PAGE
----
"Saving Grace —
Cathedral Spends $3 Million to Spruce up Windows"

by Steve Rubenstein, San Francisco Chronicle, 15 April 1999

Some folks don't do windows. Grace Cathedral does windows.

When Grace Cathedral does windows, it does them on a scale that befits Grace Cathedral, a big place with big windows.

Grace Cathedral is spending $3 million these days to do its windows because if you do not clean and spruce up stained-glass windows every so often — about 75 years or so — they can start to look irreverent, or dirty, and the lead strips can no longer hold the bits of colored glass in place.

The man in charge of cleaning and restoring the stained-glass windows at the cathedral atop Nob Hill is Bob Terra, who was doing his cleaning yesterday from a jittery scaffold 80 feet above the cold stone floor. He does not use a safety belt.

"I'm careful," he said, and there is also Someone watching over the proceedings, he acknowledged.

Each of the 100 windows must be cut from the window frame, mended and cleaned. Terra and his eight-member crew clean the windows the way a lot of people clean windows, with water and a clean rag and the blue stuff in the spray bottle.

The windows in the western half of the cathedral were created in the 1930s by stained-glass master Charles Connick. They are jam-packed with angels, saints, shepherds, seraphim and good-deed doers.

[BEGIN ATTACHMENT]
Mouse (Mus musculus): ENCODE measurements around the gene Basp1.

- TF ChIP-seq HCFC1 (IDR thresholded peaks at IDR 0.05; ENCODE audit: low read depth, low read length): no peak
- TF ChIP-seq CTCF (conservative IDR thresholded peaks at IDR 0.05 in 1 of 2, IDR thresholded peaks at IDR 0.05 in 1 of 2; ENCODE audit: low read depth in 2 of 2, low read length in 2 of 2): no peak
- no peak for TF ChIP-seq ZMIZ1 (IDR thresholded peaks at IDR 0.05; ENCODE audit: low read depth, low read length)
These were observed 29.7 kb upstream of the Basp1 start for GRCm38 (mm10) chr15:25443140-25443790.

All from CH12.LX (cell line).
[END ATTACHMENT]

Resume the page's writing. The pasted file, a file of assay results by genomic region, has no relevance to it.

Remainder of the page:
Yesterday, the crew labored long and lovingly to reinstall window 24 directly behind the altar, a towering depiction of a prodigal son and a Good Samaritan. The window must be in place by today, because the deacons — perhaps to recoup some of the $3 million — have leased out the cathedral to a film company for that new Robin Williams sci-fi movie, and Terra's scaffolding is not part of the plot.

Church fathers acknowledged that most of the painstaking detail of the images, including finely painted eyelashes on the saints, is lost on visitors who must view the windows from 80 feet below.

"These windows were done for the glory of God, not for the glory of man," said canon Anthony Turney, cathedral director of development. "God can see the eyelash, and He can appreciate it."

©1999 San Francisco Chronicle

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